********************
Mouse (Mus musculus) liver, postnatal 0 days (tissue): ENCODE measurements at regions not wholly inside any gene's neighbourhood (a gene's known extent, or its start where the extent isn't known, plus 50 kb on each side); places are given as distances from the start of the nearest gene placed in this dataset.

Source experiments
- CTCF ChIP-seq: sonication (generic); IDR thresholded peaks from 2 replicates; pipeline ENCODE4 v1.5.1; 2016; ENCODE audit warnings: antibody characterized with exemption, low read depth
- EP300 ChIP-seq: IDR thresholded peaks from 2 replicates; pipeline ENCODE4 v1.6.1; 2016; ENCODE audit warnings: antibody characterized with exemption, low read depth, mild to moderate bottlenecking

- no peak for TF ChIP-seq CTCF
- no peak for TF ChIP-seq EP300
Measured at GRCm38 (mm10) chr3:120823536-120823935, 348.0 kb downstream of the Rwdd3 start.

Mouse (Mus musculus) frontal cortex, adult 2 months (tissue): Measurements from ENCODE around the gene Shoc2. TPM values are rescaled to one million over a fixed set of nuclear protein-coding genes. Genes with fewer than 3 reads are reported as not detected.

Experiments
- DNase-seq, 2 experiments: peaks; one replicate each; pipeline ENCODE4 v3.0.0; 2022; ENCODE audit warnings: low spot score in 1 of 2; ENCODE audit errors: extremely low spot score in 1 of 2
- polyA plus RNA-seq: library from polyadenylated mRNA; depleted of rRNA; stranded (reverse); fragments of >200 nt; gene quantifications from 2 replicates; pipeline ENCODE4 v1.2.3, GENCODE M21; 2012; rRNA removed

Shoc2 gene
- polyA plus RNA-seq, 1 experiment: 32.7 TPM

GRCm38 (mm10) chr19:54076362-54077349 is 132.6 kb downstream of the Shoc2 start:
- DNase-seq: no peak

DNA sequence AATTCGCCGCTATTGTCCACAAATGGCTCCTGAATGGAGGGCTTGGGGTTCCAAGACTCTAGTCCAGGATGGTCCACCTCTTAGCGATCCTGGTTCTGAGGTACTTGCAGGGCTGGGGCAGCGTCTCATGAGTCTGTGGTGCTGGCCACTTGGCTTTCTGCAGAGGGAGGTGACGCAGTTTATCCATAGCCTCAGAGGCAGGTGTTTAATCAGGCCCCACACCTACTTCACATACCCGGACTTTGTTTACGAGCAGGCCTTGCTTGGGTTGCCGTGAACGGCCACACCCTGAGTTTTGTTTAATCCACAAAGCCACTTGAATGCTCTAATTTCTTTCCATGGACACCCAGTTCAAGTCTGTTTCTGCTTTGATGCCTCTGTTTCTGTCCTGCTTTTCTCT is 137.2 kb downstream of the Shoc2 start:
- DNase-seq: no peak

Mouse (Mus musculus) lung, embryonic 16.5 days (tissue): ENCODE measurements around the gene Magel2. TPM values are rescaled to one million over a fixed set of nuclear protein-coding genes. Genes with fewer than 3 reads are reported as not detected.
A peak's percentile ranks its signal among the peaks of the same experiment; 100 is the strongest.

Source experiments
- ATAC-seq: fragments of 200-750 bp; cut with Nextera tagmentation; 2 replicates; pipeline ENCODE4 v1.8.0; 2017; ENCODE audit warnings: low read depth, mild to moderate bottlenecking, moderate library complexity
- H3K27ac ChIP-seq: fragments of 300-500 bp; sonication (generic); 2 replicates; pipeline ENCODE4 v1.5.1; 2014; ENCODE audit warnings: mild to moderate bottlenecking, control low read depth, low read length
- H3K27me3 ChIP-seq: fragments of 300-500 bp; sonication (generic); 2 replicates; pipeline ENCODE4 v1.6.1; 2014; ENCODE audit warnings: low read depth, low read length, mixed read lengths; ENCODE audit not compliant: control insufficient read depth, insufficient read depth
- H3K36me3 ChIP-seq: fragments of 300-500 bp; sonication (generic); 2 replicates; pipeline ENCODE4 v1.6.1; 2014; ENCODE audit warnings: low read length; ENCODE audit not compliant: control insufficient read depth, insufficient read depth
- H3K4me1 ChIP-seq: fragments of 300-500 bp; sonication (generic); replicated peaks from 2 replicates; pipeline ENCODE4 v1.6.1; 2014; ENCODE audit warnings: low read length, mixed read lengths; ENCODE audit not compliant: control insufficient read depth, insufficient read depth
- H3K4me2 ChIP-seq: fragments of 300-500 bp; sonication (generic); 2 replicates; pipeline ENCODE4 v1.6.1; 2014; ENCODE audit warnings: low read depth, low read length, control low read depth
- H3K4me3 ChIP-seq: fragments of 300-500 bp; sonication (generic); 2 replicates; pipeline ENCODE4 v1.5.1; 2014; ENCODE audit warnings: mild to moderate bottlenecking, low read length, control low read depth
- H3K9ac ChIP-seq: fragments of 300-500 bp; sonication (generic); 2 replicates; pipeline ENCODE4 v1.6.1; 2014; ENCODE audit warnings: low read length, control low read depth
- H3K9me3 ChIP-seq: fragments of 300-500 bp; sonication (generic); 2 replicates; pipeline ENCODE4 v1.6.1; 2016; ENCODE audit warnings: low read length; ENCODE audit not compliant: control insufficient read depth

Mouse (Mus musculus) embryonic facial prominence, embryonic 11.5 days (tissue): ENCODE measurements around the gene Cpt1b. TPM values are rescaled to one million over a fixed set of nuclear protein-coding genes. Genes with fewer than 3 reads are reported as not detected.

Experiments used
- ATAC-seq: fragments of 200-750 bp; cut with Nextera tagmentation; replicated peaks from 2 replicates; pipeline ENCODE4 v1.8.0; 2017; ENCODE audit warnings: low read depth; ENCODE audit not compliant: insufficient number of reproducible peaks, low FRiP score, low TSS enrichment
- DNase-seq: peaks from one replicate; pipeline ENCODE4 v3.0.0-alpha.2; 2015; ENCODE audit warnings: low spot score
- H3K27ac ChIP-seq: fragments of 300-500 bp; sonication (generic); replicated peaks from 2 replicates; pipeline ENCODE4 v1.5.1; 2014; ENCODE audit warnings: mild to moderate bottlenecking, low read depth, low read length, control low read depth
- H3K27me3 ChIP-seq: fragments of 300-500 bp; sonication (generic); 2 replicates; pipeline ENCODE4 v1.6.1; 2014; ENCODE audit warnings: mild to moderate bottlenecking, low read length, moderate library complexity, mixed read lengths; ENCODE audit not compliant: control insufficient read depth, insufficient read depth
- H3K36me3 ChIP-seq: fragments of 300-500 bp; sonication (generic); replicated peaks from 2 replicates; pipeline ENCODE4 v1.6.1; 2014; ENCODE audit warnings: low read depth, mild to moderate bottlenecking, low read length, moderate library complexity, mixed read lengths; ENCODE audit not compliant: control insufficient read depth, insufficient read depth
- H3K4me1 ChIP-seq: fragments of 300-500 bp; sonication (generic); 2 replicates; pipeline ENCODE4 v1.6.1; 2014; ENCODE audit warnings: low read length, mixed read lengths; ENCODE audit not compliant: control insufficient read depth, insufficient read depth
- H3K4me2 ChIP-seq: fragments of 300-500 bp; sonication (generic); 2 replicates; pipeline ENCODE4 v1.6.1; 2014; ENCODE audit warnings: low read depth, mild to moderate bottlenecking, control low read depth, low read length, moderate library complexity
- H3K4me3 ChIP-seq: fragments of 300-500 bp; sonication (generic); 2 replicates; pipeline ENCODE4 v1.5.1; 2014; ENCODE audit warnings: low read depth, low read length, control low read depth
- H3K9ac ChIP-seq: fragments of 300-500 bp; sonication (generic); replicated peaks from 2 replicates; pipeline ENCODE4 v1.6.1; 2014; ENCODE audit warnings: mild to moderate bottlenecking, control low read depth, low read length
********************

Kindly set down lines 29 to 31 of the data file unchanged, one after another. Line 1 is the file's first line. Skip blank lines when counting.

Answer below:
- H3K9me3 ChIP-seq: fragments of 300-500 bp; sonication (generic); 2 replicates; pipeline ENCODE4 v1.6.1; 2016; ENCODE audit warnings: low read length; ENCODE audit not compliant: control insufficient read depth

Mouse (Mus musculus) embryonic facial prominence, embryonic 11.5 days (tissue): ENCODE measurements around the gene Cpt1b. TPM values are rescaled to one million over a fixed set of nuclear protein-coding genes. Genes with fewer than 3 reads are reported as not detected.

Experiments used